My mother says she’s happy to sit on her green garden chair these quarantine days. Sheltered under the tree she planted in front of her home in South Africa. She is crocheting a blanket for her Great-grandchildren. A sunbird is feeding its baby in a little nest in the branches above. Butterflies flit passed while zebras and warthogs munch the lawn at her feet. There is a clear pecking order amongst the water birds on the pond. A lonely cormorant perches on the broken fountain spout. It dives under water and submarines around until it pops up unexpectedly between the lilies. The Egyptian geese couple for life, and make their fluffy nest amongst the bullrushes. My mother is an artist who lives alone with more than a thousand people in a spacious retirement village. Nobody is allowed to nip out for a walk. Although she sometimes finds a slice of cake or a packet of rusks pushed in through her kitchen window.

My Dad (82) and step-Mom live in a another retirement village. They are not allowed to walk either. They moved into their new home just days before the lockdown. They’ve dreamed of decorating their comfortable nest and had great plans for the garden. But without the help of a gardener my Dad can’t do much because of his bad knees. The curtains are too short for the window – amongst other things. So their dreams are on hold while they make the best of purgatory.

We are all stressing about why, what and when. Waking up in the night with trepidation. And why we eat too many Easter eggs? I can’t understand what all the fuss is about being fat. Now that I am fat, I feel quite well. A little more wobbly, that’s all.

Simon spent the entire day lying in the sun on the deck chair listening to travel podcasts. He went all over the world hearing about wonderful places, but the most interesting was the southern region of Germany, called Allgäu, where we would be right now had the virus not spread itself everywhere. Allgäu, in particular “Altusried” is the town where he now owns a holiday house. He inherited it from his mother last year. We lost both his parents within weeks of one another. It was a hard year. Their dying wish was that we keep the door open for the whole family. That applies to our friends too.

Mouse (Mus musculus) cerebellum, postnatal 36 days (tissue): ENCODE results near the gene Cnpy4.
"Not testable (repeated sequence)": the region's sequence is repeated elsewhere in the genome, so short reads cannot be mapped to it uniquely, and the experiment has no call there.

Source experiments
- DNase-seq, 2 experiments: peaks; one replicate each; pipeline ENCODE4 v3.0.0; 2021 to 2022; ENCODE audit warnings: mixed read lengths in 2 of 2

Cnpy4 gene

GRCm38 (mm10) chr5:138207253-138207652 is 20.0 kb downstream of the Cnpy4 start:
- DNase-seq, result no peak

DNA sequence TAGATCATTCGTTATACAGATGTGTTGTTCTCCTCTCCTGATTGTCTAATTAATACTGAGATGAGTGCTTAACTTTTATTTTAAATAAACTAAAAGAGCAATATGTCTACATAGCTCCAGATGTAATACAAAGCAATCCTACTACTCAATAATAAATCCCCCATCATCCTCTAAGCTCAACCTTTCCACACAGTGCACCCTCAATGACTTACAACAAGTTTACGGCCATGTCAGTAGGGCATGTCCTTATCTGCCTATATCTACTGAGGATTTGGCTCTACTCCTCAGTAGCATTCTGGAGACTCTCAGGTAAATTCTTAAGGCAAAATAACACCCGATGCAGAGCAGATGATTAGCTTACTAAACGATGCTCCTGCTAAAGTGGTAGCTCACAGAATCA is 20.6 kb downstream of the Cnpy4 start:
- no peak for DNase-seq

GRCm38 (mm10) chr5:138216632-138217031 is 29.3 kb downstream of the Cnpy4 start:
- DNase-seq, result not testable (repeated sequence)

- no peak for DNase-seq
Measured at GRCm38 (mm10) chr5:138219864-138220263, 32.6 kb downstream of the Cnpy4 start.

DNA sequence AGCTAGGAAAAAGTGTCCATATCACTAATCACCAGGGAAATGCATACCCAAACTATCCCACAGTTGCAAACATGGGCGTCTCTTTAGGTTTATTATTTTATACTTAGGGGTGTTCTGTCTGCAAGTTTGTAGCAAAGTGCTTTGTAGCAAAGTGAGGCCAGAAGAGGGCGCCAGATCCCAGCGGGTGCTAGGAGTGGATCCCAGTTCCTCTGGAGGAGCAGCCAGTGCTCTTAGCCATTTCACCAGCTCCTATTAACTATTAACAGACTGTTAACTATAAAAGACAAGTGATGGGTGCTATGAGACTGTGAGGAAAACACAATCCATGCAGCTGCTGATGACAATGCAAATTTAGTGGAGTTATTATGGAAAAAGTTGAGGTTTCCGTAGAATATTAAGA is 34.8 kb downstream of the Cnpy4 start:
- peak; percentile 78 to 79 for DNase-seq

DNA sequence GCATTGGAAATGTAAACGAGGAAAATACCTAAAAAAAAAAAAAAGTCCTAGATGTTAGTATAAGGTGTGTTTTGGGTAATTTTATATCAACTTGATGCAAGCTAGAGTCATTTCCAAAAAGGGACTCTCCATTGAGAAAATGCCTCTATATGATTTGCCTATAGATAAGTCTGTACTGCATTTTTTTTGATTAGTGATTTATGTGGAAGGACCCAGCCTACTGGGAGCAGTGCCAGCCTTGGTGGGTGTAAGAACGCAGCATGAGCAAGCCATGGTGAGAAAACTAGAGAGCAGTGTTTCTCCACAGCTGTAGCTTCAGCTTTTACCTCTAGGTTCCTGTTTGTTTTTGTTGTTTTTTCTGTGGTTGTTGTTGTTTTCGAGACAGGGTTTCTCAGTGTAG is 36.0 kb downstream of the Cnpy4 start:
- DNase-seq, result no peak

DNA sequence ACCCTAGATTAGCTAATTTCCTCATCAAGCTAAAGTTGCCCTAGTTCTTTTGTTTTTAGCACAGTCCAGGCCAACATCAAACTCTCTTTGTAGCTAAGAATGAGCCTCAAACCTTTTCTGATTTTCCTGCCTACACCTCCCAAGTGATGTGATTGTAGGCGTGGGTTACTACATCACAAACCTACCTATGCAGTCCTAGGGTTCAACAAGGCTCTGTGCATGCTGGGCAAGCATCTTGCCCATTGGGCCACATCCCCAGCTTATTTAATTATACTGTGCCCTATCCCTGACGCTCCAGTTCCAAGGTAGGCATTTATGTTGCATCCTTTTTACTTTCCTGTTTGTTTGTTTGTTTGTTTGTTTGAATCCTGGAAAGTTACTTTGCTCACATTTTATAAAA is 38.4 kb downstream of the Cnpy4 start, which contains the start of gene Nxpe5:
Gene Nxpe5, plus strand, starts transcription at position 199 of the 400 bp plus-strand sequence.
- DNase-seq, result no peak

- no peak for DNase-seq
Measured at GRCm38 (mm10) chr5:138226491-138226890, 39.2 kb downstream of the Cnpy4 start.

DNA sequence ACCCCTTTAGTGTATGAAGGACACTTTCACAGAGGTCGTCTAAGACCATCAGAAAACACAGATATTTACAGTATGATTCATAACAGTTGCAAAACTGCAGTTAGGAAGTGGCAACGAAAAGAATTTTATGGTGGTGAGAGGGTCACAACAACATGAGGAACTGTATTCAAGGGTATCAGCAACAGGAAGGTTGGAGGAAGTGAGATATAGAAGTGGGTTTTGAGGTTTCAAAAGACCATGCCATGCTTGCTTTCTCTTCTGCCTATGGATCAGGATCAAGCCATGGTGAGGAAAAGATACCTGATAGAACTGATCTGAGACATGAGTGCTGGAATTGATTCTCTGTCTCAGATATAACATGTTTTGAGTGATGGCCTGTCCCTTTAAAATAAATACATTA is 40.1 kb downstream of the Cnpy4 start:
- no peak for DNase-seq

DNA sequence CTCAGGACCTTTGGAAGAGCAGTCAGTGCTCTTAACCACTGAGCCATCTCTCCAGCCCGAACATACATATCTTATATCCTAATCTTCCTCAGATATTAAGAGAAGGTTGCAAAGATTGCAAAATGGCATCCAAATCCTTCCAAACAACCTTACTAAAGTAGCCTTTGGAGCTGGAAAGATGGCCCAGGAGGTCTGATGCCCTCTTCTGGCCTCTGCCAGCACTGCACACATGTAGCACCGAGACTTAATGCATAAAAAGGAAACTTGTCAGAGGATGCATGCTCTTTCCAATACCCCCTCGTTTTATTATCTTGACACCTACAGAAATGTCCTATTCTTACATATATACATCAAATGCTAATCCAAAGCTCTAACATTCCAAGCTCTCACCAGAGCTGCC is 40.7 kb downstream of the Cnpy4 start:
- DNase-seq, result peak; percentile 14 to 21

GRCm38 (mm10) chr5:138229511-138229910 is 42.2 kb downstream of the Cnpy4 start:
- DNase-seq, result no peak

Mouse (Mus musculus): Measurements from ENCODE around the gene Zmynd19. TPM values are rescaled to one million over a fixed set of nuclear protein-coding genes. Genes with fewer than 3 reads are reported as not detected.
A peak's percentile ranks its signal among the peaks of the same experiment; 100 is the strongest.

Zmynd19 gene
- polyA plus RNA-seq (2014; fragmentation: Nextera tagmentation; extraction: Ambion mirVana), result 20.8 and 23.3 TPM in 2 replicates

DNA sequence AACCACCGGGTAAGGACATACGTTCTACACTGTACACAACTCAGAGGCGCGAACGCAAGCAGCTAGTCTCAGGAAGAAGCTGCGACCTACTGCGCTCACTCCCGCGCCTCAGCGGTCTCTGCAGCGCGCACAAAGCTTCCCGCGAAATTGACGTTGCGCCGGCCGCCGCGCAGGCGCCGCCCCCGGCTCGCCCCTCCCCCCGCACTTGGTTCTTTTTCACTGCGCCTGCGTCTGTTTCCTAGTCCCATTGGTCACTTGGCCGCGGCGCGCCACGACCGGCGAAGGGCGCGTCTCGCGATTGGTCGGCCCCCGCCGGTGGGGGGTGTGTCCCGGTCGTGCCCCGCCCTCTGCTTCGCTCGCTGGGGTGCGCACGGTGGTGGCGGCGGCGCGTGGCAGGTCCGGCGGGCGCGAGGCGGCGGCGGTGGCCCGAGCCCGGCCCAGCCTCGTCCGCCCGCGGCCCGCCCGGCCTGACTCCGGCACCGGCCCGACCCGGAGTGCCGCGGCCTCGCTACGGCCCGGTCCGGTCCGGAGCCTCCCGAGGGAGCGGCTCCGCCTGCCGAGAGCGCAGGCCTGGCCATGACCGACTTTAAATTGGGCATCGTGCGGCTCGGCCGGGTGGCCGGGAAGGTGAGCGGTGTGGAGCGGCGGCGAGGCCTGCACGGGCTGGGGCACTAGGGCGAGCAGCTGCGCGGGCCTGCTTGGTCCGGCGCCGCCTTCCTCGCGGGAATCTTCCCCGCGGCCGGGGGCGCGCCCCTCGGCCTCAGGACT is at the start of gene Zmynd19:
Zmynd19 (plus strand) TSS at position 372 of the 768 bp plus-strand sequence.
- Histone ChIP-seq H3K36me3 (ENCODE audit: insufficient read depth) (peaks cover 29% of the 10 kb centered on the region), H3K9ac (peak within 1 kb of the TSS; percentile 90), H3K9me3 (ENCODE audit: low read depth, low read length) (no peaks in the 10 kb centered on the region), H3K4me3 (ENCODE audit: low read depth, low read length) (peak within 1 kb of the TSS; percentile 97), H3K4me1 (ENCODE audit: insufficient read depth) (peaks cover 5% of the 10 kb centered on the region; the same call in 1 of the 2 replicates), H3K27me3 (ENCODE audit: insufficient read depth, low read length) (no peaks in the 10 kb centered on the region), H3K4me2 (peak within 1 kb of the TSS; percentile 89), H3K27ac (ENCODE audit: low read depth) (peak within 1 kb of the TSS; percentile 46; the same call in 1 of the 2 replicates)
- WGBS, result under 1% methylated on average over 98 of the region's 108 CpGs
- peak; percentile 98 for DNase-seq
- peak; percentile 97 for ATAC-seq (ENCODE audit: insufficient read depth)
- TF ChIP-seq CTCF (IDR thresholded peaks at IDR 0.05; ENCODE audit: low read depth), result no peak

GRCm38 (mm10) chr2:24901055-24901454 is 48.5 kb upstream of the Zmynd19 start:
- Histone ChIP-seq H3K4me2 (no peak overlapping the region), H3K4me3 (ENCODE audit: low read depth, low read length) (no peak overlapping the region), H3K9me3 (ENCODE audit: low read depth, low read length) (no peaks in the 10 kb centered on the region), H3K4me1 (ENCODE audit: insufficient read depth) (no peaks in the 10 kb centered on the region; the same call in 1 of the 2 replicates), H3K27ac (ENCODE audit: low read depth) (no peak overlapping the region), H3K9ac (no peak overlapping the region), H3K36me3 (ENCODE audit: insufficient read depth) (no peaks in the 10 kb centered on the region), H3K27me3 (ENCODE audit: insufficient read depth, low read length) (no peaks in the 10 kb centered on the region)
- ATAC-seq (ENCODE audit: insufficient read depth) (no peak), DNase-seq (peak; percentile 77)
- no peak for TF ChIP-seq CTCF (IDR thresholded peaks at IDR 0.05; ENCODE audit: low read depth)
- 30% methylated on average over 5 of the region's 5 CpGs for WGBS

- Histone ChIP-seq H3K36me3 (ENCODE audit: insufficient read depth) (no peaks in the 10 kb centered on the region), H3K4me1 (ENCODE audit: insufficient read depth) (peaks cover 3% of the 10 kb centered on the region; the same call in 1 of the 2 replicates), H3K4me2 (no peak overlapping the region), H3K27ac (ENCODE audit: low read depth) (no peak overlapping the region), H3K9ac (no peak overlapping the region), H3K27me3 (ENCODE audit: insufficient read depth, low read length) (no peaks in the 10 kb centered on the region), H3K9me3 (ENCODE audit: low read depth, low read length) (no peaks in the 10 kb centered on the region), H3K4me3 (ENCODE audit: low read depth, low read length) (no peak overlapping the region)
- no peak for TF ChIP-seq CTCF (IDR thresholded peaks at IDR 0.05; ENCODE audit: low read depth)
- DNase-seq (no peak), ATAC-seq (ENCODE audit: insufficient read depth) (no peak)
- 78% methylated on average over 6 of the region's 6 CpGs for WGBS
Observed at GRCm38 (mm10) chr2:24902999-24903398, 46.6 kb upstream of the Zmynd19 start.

Our door remains closed in Marino. Today the mayor reported 79 cases of covid-19 infections in town. Yesterday there were 72, so the numbers are going up. All of the new infections are in a rehabilitation center. 6 people have died. We noticed a lot more traffic and movement today. People have had enough. Most of them live very intense and dramatic lives in small apartments.

In Italy we have lost almost twenty thousand people. 4092 new infections (that we know of) and 431 deaths today. The curve model looks more like a forest of trees, each day another tree – tall – shorter – taller – tall – short – tall.

I have branched out and painted from my imagination today. This picture features my Mom, but it’s also about all of us. Sitting with nature, doing something useful, being aware of our roots.

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Easter

Yellow primroses watercolour by Leanne Talbot Nowell

Happy Easter everyone! Here is a cheery painting as an Easter offering for you. Thought you might like some yellow primroses, even if most of you are on the autumn side of the Earth. New life and rebirth is the theme wherever you are.

I’m back from a surprising Easter egg hunt. Simon hid a gold bunny in the kitchen and it took me a while to find it in the bread box.

Greetings and love from us in Marino. Day 32 and counting!

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Yellow house

yellow house

Three hermits first lived in that yellow house across the road in 1682. It adds a splash of colour to the view from our breakfast nook. Now Ivan and his brother live there. They are migrant builders from Albania. It’s really nice to have them in the neighbourhood to do jobs that involve ladders and cement.

There is an ancient church “Sanctuary of the Madonna dell’Acqua Santa” in a grotto beneath the yellow house. Riccardo Tuccimei, the highly annoyed and hated nobleman who once lived in the house, demolished the bell tower. It was lovely with lots of small bells. Now we have one medium-sized bell that wakes us up on Sunday mornings.